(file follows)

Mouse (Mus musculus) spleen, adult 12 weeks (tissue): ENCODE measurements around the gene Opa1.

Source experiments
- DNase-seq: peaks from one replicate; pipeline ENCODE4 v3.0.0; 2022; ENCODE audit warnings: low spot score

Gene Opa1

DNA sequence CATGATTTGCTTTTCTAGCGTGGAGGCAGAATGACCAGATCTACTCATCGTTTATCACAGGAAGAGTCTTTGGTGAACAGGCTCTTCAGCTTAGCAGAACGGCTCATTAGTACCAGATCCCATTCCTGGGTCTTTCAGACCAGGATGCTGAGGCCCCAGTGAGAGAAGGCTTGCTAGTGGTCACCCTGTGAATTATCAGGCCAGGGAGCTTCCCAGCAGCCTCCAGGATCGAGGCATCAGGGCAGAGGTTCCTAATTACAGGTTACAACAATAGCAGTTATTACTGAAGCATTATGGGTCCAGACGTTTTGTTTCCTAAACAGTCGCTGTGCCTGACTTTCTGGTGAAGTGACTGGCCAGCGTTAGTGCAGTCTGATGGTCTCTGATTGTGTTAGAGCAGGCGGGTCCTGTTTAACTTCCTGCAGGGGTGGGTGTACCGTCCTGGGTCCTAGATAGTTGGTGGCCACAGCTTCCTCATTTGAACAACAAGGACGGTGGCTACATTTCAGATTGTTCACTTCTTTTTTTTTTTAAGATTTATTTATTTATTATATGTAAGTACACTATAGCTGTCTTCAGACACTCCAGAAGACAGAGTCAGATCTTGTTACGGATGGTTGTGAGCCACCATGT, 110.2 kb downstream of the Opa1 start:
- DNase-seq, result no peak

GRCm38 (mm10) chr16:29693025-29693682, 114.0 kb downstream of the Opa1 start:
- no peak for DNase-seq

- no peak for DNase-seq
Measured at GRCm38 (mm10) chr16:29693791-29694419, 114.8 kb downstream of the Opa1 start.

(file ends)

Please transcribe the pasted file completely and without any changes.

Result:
Mouse (Mus musculus) spleen, adult 12 weeks (tissue): ENCODE measurements around the gene Opa1.

Source experiments
- DNase-seq: peaks from one replicate; pipeline ENCODE4 v3.0.0; 2022; ENCODE audit warnings: low spot score

Gene Opa1

DNA sequence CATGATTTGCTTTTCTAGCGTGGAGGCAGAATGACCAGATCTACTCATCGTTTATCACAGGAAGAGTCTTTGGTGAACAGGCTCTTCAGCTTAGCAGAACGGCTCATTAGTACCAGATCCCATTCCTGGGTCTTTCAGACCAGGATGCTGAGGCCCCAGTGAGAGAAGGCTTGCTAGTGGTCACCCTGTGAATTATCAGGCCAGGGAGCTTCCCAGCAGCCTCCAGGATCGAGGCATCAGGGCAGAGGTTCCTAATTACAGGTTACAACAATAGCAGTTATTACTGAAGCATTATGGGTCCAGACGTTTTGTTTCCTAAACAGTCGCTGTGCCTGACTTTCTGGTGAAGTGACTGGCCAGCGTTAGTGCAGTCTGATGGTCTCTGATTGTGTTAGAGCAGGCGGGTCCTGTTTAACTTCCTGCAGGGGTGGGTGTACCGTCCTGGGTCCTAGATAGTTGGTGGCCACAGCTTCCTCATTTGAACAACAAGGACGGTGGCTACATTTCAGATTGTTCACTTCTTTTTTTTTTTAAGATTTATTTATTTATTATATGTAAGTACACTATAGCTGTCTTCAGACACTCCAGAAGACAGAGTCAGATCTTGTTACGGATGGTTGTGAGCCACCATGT, 110.2 kb downstream of the Opa1 start:
- DNase-seq, result no peak

GRCm38 (mm10) chr16:29693025-29693682, 114.0 kb downstream of the Opa1 start:
- no peak for DNase-seq

- no peak for DNase-seq
Measured at GRCm38 (mm10) chr16:29693791-29694419, 114.8 kb downstream of the Opa1 start.